Great ride, glad we did it. My luggage solutions need some work, the duffel is just too big. Suggestions? Thinking about something like Mike's setup with dry bags on top of the boxes. I had my Polar bear 12 pack cooler, tent, bag, pad, Kermit chair, and a handful of heated gear in there, but I should be able to tie the cooler on top of the Rotopax and put the other gear in the dry bags. Should clear up a lot of pillion room.
I too am 'gearing up' for a ride to AK next year and trying to cut back on 'stuff' in my large duffle. I took my KLR to Colorado last year and had the duffle (Helen TwoWheels large bag) across the seat behind me. It worked ok, gave me something to lean against, and is the way I'll probably do it next year on my Wee. My HTW bag has the following: tent, sleeping bag, Artiac pad, cot, pillow, bag liner (I'm too old to sleep on the ground anymore and need comfort!) Right now I'm trying to decide what kind of chair to get; the Kermit is great but a bit more expense and trouble than I want. I don't intend to carry extra gas and I've found that a soft side 6 pack cooler works great (I stop at a store before getting to my camp site, unfold and load it up with a couple adult bevs, a roll and some soup for dinner.) Going from Texas to AK in June means having to dress for temps from hi to lo and in between so I'll pack the heated gear.

PS, I like your Adventure decals, did the same on my Wee.
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Old 09-28-2012, 10:52 AM   #5
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PS, about taking on four riding partners for a trip to AK.....I'd try to do a few days ride with them first. I started for AK a few years back with a friend whom I'm only ridden short rides with. I nearly killed him before we got back. Same thing happened in '95 with another friend. Long days on the road with guys that start out as friends can severely test the friendship. And I gather these are guys you met online....

Just sayin'
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Old 09-28-2012, 05:40 PM   #6
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Originally Posted by AspentureRider View Post
I had no idea about your dad... hope it goes well. Rough few months indeed!
I've been playing that one pretty close to the chest. As of now looks ok, I'll know more next week. I wish I had the hitch and carrier set up on the van, I'd love to have the DR with me as a stress reliever.

Quote:
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PS, about taking on four riding partners for a trip to AK.....I'd try to do a few days ride with them first. I started for AK a few years back with a friend whom I'm only ridden short rides with. I nearly killed him before we got back. Same thing happened in '95 with another friend. Long days on the road with guys that start out as friends can severely test the friendship. And I gather these are guys you met online....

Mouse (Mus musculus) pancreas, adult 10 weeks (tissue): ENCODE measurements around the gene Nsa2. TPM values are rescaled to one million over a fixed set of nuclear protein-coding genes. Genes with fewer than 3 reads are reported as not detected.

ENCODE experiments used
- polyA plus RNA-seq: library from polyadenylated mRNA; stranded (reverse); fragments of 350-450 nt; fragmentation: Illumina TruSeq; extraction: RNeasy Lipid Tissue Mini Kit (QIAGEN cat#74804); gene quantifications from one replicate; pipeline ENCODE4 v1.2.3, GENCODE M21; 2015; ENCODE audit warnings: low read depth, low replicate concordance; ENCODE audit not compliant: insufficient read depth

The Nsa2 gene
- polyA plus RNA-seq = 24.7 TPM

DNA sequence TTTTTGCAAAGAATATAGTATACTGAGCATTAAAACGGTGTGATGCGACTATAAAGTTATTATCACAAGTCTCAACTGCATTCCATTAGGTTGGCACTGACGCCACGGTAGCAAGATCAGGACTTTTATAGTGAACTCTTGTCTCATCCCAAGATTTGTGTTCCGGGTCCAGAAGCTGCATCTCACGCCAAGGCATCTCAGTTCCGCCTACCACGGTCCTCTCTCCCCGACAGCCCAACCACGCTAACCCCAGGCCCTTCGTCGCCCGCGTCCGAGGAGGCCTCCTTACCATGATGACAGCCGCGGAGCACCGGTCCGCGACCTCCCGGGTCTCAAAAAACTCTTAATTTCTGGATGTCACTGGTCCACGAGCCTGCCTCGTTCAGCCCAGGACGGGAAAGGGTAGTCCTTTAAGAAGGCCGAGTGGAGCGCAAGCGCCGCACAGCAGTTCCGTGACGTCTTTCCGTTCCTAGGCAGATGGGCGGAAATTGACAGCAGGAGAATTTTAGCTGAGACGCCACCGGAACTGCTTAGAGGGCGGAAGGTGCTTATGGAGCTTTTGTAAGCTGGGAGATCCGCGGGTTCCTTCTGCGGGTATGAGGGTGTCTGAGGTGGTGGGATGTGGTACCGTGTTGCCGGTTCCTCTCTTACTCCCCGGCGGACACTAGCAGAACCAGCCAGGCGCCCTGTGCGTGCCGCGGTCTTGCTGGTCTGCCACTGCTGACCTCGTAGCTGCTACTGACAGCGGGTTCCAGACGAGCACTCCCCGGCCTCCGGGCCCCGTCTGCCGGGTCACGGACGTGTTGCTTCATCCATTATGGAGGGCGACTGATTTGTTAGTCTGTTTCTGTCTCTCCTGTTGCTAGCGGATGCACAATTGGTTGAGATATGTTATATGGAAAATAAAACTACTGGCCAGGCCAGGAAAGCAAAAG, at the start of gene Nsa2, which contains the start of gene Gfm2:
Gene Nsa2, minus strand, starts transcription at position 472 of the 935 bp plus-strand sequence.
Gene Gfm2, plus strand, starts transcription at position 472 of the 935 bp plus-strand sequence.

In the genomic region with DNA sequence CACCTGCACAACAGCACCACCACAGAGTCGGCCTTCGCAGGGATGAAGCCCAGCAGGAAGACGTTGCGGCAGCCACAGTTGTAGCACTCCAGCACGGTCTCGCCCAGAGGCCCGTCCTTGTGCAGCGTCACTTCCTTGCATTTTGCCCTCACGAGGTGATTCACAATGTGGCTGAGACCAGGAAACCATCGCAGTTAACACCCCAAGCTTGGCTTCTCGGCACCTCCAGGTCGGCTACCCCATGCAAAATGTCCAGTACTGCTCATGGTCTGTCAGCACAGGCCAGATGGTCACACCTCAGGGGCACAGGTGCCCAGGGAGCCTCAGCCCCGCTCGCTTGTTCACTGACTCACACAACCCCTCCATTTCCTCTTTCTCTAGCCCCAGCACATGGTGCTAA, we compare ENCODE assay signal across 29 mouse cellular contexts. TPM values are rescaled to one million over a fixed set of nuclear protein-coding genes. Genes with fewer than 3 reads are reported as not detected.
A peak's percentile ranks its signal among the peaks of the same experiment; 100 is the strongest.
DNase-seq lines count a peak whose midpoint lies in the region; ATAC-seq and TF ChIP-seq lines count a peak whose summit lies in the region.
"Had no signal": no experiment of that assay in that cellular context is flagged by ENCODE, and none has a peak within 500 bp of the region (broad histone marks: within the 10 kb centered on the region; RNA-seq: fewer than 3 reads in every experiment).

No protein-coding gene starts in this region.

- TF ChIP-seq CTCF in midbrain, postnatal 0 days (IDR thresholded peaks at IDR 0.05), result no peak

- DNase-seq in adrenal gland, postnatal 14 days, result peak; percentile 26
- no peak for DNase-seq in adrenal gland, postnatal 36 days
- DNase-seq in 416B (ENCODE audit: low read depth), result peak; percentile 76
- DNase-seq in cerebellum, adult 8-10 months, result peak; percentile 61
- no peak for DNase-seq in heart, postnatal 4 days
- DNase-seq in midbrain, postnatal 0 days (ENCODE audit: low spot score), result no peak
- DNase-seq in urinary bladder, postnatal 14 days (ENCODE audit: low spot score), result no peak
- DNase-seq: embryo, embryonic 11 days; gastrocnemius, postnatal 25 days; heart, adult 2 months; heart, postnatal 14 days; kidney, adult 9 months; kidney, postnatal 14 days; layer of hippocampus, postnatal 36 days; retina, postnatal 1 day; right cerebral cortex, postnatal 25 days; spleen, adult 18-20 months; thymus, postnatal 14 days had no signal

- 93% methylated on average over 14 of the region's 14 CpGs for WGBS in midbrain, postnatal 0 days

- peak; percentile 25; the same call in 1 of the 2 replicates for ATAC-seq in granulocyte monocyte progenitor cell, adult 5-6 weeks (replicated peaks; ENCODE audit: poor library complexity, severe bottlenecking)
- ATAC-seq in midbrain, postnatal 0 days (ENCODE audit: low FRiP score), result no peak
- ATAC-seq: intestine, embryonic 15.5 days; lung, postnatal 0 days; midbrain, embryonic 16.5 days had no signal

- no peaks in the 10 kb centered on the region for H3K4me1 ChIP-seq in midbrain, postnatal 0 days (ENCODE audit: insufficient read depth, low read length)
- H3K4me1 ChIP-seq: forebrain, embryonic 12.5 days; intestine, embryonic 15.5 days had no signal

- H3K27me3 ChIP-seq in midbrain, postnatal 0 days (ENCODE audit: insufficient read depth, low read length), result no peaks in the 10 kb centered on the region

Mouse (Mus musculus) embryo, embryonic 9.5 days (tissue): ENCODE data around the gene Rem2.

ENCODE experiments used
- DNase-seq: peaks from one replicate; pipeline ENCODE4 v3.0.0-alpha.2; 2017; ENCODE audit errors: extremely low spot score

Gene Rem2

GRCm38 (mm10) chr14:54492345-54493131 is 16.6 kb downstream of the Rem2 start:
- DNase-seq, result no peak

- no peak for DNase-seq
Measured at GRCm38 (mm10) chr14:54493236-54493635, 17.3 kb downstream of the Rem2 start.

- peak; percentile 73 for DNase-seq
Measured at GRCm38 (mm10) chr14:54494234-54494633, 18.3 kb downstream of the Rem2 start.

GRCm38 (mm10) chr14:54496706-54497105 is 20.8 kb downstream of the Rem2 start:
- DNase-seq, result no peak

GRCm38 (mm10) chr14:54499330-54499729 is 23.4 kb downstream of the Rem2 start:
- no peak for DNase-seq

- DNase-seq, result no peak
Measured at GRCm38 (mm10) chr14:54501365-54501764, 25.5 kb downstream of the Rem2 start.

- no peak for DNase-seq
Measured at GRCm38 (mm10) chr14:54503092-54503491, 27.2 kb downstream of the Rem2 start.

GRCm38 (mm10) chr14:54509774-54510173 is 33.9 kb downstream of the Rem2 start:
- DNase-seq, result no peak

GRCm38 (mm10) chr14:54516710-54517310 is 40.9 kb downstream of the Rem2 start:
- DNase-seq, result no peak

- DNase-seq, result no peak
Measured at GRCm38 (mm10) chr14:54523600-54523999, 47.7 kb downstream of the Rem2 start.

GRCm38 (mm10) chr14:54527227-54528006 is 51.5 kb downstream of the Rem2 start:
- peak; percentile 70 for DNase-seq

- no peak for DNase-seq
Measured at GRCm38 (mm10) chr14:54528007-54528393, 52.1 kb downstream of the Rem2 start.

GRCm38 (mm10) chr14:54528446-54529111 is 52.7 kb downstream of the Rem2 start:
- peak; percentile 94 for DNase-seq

Just sayin'
Yeah, I've thought about that. Based on this trip with Mike I'm not worried about him, though I'll admit I don't know the other 3 that well. Right now I don't expect any issues, but I doubt we'll have time before hand to ride, so it'll be a coin flip. I'm still optimistic.
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Old 09-30-2012, 08:21 AM   #7
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Quote:
Originally Posted by McRuss View Post
PS, about taking on four riding partners for a trip to AK.....I'd try to do a few days ride with them first. I started for AK a few years back with a friend whom I'm only ridden short rides with. I nearly killed him before we got back. Same thing happened in '95 with another friend. Long days on the road with guys that start out as friends can severely test the friendship. And I gather these are guys you met online....

Just sayin'
That's a entirely valid point. I'm one of those 4 guys going to AK and the one that backed out of this trip due to work. We're all adults and are well aware that we are required to pack and equip our bikes as if we had to depend on solely ourselves. So far, everyone is a-okay with that, as it takes a lot of unspoken pressure off the group - We ALL know this is an "epic" adventure and that it will test all of us in different ways.

I think it's safe to say we're planning on having the mental/physical/mechanical capacity to happily do this trip on our own, it's just that we're choosing each other for the camaraderie and the feeling you get doing something you love with someone else who "gets it".

Anyone notice Geoff and Mike are so good together that they decided to buy the same jackets?
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Old 10-01-2012, 06:44 AM   #8
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Anyone notice Geoff and Mike are so good together that they decided to buy the same jackets?
Mike was going to wear the high vis over his, but that disappeared early Saturday morning. For the record, I had mine first :). Also, if I can find an extra $900 in the next 9 months, I'll be wearing a Klim Badlands Pro instead.
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Old 10-02-2012, 09:20 AM   #9
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Jackets- I bought mine because I got to try Geoff's on last summer- so impressed I bought one. The brown was on sale...